Keeping Time

~ by Robert P. Barsanti ~

On Friday afternoon, just around quitting time, I stood in a line at Old South Liquors with a dozen cold beverages in my hands. It was a good time to quit; the air was warm, the fog distant, and the winds favorable. The men in this line wore jeans, hats, and hammers on their belts.

“How is the summer?” I asked the carpenter.

“I’ll let you know next week.”

I bought him a P.B.R. and hoped he could get his toes in the water soon. The end of August hangs heavy from the vine. It comes at the end of the party, when the lights come up and the band unplugs. The Opera House boats head to Newport, the Rainbow Fleet goes into cold storage and color print, and Summer Groove has echoed out into the Nantucket Sound. For the visitors, the summer peaks sometime in the middle of the Perseid meteor shower and the Sturgeon Full Moon. Right after the Pops Concert, the tide turns at Steamship Wharf and more cars are on standby waiting to leave than are in Hyannis waiting to come over. The clients and the colleges are calling the Yukons and Defenders home.

In the new century, the summer dances to a faster tempo; I remember everything waltzing through the heat and the fog, years ago, but now the days tango by. In my memory, summer brought the families and the college kids on Memorial Day then box-stepped through three months until Labor Day and returned them to the playing fields of Manhattan, New Haven, and Deerfield. These days, summer tours the facility and picks up slack. Peak summer drops in for the weekends until she assumes her position for the first two weeks of August. She calls her tune; the music rises, everyone gets out on the floor and dances.

And what a dance! Gigantic yachts line up stern by stern at the wharf, while the moorings fill with the pride of Bermuda and the Cayman Islands. The airport lines up the Lears and G7s in a parade. The lights of Monomoy and Brant Point burn, Sankaty has no tee times available, and boutiques send off customers with $30,000 in frocks and leather pants. The White Elephant offers test drives in BMW convertibles (watch out for the gull wing doors), movie stars can walk invisibly, presidential candidates come to raise money, and the Farmer’s Market sells corn at $1.50 an ear.

As the full moon wanes and the meteors fade, the dancers bow, the lights go out, and the road gags on Mercedes and BMW sport utilities. The Party ends and those in the know bow out early; The Big Zip sails, the planes jet off, and the lights on Brant Point wink out. Then, the Island Summer begins. We have the after-party, the Bartender’s Ball, thrown by the band and the bouncers, after the glasses have been washed and most of the chairs have been flipped. Island Summer arrives after its city cousin leaves on a jet plane. Then, you can close the shop for Sundays, let the grass grow for a couple of days, and take a few days off from the jobsite.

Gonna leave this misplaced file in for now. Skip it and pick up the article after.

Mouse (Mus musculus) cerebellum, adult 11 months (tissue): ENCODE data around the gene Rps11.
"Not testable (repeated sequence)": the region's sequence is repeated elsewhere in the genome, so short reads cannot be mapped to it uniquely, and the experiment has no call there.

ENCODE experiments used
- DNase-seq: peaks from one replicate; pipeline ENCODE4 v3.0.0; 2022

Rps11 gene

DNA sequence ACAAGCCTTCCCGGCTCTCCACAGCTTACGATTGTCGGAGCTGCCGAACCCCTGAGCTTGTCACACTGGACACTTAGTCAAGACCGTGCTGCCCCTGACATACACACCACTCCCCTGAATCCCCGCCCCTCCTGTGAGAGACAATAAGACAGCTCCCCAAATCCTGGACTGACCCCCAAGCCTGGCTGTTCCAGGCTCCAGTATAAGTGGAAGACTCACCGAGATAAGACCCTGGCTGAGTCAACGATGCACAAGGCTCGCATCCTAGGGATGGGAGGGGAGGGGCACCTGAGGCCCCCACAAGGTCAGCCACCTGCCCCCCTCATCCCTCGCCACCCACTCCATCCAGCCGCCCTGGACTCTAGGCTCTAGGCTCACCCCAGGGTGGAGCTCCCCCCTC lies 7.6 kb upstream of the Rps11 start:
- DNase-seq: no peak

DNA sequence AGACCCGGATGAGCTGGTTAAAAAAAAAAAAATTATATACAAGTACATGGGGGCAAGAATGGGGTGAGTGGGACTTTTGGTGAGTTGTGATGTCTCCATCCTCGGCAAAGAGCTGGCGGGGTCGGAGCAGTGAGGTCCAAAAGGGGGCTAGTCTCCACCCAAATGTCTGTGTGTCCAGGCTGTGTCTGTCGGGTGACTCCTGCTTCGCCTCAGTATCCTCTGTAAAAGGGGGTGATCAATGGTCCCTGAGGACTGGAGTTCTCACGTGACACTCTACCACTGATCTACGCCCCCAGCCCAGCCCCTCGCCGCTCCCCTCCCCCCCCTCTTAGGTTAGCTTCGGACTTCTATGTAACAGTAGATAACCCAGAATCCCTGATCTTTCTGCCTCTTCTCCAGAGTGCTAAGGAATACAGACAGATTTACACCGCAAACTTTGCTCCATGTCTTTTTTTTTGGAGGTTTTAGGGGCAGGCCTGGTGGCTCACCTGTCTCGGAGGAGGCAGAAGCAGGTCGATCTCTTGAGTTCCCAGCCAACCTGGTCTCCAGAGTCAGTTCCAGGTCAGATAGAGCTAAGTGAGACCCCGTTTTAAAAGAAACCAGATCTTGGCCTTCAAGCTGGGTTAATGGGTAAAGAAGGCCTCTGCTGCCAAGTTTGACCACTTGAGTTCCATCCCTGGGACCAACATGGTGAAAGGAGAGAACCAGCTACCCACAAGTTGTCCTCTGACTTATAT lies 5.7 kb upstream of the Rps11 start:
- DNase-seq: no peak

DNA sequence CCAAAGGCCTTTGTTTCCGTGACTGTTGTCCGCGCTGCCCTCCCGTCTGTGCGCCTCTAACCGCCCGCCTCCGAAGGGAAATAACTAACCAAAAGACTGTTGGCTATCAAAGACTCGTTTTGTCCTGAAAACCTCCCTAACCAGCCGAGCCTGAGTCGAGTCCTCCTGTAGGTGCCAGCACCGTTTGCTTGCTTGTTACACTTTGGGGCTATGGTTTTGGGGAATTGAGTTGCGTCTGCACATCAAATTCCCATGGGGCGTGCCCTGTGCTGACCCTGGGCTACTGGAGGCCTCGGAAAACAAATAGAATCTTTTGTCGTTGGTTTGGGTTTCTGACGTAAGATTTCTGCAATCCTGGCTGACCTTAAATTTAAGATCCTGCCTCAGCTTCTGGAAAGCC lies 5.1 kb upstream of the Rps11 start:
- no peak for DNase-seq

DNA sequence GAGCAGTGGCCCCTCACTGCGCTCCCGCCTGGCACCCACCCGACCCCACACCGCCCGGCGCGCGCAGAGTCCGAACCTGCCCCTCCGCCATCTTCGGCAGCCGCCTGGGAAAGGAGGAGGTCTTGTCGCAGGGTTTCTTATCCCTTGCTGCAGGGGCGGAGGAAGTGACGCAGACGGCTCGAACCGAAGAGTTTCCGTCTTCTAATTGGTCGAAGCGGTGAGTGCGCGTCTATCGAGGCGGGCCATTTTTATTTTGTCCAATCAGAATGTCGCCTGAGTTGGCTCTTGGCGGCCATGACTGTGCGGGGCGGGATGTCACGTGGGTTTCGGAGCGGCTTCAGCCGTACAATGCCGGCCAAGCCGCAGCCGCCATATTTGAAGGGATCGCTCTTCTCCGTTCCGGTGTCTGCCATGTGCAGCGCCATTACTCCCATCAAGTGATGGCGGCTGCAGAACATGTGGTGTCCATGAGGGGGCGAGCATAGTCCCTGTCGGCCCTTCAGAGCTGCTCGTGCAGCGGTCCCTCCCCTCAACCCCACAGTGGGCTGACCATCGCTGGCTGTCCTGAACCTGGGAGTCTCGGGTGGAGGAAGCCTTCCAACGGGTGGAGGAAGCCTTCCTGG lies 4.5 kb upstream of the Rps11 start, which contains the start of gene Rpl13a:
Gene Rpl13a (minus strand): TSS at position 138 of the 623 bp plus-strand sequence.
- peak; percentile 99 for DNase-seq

Like most after-parties, the celebration tops the main event. In late August, the water continues to warm in to the mid- to upper seventies, with the far off swells from the lovely swirling African ladies. The Tuna bar is open and serving, the stripers are returning from Maine, fat as golfers, and the marlin dance out in the eastern fog. On-island, the corn has finally come in sweet and yellow, the tomatoes hang heavy and crimson, and the Bartlett’s Truck is so full that it drops produce on the cobblestones. The Bartender’s Ball stretches out through the beginning of school, into October and winds down around the Harvest Moon.

Islands live and die in perfect time. The Sun and Moon call the tempo, beaten out in tides, currents, and seasons. We freeze in the spring, warm in the summer, luxuriate in the fall, and hide in the winter. Our civilization echoes those same hopeful rhythms. The Summer Olympics and the election complete their four-year cycles, the academic year is about to ring in a New Year, and the Patriots are poised for another season of conquest. All of these patterns buoy the spirit; it will always get better after it gets worse. August will come back, with The Big Zip and the Opera House Cup and the Boston Pops.

It’s impossible to believe that this won’t repeat. We can’t believe that this is the best that it will ever be. We can’t think that there might be time when the houses and the Boat Basin and the dinner tables aren’t full. We have to believe that the party will return. We can’t imagine a time when the wind no longer blows warm, the water isn’t friendly, and the corn isn’t sweet. Or that we aren’t there to feel the waves wash us. One way. Or the other. Tonight, however, the band plays at the Bartender’s Ball. The Plutocrats have moved on and left us with an island at its ripest.

At dinner, this evening, I ate a meal impossible to enjoy at any other time in any other place. Our plates heaped with freshly caught striped bass, native Bartlett corn, and the Caprese salad. We dined on nature at its sweetest and freshest. We sat with children and friends, telling stories and bad jokes. No one in Brooklyn or Buenos Aires ate anything as fine as we did this evening; those same plutocrats would have fought for our table scraps. The music played, the moon glowed, and the warm water continued to flow for this night.